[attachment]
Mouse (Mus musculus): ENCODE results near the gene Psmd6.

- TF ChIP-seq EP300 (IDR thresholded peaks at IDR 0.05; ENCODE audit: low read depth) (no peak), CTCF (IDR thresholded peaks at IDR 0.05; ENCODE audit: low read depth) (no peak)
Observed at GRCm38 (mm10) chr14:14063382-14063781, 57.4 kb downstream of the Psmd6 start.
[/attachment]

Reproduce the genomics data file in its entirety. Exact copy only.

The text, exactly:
Mouse (Mus musculus): ENCODE results near the gene Psmd6.

- TF ChIP-seq EP300 (IDR thresholded peaks at IDR 0.05; ENCODE audit: low read depth) (no peak), CTCF (IDR thresholded peaks at IDR 0.05; ENCODE audit: low read depth) (no peak)
Observed at GRCm38 (mm10) chr14:14063382-14063781, 57.4 kb downstream of the Psmd6 start.